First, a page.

MISSION, Texas — Texas Gov. Greg Abbott and 10 other Republican governors laid out 10 actions Wednesday that they believe the Biden administration should take to address the border crisis.
The like-minded governors of Arizona, Georgia, Idaho, Iowa, Montana, Nebraska, Ohio, Oklahoma, South Dakota, and Wyoming joined Abbott at a press conference about unauthorized immigration at about 1 p.m. ET.
The state leaders discussed actions that they’re taking to keep communities safe and outlined steps they say the federal government could take to help secure the border.
Abbott shared the first three actions the governors are suggesting.
He said the Biden administration should reinstate the remain in Mexico protocols, which require asylum seekers to remain in Mexico while awaiting their court hearing.
“The Biden administration must finish securing the border, which includes, among other things, finishing the border wall,” he said.
He also said Biden should enforce Title 42 health restrictions at the border.
After Abbott, Arizona Gov. Doug Ducey suggested three more actions the administration could take, including dedicating federal resources needed to irradicate human trafficking and drug trafficking along the southern border.
“We need additional resources to fight drug cartels, arrest offenders, support victims, and prevent lethal and dangerous drugs from reaching American cities and schools across our country,” said Ducey.
Ducey added that the governors believe the U.S. should reenter all agreements with its Northern Triangle partners, including Mexico. He added that officials should speak with a unified message about the U.S. not having open borders.
“President Biden, Vice President Harris, and Biden administration officials at every level of government need to speak with a unified and clear voice to potential migrants: Our country’s borders are not open, and abuse or misuse of the asylum system will not be tolerated,” said Ducey.
Iowa Gov. Kim Reynolds followed Ducey and said Biden should notify governors when migrants and unaccompanied children are being dropped off in their states, because they then become responsible for them.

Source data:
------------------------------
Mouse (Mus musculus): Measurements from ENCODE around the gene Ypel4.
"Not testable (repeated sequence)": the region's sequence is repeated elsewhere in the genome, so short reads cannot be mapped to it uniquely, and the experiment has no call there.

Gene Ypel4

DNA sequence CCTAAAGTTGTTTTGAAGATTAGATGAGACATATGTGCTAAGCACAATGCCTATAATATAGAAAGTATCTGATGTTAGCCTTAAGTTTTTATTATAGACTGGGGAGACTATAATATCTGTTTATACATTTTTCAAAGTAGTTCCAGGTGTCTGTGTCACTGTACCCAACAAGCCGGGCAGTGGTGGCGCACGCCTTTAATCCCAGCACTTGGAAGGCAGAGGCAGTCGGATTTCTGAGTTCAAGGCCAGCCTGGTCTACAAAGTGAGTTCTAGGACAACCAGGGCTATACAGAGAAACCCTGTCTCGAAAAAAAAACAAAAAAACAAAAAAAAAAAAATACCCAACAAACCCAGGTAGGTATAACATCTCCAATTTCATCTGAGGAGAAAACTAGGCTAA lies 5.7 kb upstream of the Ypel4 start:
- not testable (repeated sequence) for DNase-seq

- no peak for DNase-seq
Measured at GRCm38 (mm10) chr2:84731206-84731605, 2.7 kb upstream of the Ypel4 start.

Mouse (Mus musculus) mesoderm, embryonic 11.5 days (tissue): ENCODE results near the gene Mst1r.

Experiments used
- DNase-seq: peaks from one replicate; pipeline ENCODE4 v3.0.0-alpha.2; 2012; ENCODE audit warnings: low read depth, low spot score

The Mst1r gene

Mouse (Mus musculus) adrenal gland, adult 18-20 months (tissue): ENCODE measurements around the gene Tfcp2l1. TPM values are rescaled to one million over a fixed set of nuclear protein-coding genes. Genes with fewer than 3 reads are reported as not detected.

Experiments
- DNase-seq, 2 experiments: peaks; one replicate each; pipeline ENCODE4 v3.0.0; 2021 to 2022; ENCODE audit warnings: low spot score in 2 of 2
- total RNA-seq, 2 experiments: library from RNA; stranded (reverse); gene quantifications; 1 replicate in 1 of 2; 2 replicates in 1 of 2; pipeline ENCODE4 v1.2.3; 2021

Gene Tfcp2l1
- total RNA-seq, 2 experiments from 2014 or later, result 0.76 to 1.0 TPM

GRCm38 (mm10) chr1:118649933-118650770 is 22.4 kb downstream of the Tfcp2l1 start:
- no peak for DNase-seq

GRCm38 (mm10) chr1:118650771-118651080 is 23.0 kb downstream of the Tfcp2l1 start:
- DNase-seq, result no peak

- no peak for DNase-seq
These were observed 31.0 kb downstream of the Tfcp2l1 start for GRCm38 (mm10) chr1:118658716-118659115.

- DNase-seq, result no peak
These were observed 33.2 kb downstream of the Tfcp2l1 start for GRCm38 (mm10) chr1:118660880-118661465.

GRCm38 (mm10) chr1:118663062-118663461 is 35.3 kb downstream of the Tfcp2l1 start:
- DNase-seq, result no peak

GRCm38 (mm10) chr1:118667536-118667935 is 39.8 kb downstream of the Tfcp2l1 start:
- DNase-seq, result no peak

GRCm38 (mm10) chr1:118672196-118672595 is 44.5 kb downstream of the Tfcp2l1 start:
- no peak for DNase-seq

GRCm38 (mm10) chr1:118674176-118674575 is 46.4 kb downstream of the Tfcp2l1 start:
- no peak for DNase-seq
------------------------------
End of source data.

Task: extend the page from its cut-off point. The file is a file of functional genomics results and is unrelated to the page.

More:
“In addition to that, they need to resume the deportation of all convicted criminals. When President Biden took office, the first thing he did was to issue an executive order that ordered ICE to do limited deportations. That is unacceptable. That should have never happened. All convicted illegal criminals need to be deported. And that is another thing he could do tomorrow,” said Reynolds.
Lastly, Nebraska Gov. Pete Ricketts said the administration should end the “catch and release” program that he says incentivizes people to come across the border illegally because they are then released.
Ricketts ended by saying the White House must “properly resource” the border.
“Now look folks, this is not new. Four previous administrations have deployed National Guard troops to the border to be able to help out with this crisis down here. The Biden administration needs to call up more soldiers to be able to do that. They can do that under Title 10, so that the states don’t bear the cost. That’s what the proper role of the federal government is,” said Ricketts.
The governors at the press conference said they and several of their other GOP colleagues in other states sent a letter to Biden requesting a meeting about the border, but nothing came out of it.
“Either he’s unwilling to solve this crisis or he doesn’t know how, so we’re here to offer solutions. It’s been 16 days since we sent the president the letter and we still haven’t heard anything back,” said Ducey.
GOP governors across the country have been critical of many of Biden’s policies, including the Democrat’s handling of the situation at the border. Those criticisms were heightened when thousands of migrants, many from Haiti, set up makeshift camps along the Rio Grande River. Those camps have now largely been dispersed.
The U.S. has seen a rise in the number of migrants at the border in recent months. The U.S. Border Patrol reported nearly 200,000 encounters with migrants along the border in July, the highest monthly total in more than two decades, according to Pew Research.
The migrants are traveling to the border for a number of reasons, but many are fleeing terrible living conditions in some Central American and Caribbean countries, with hopes of a better life in the U.S.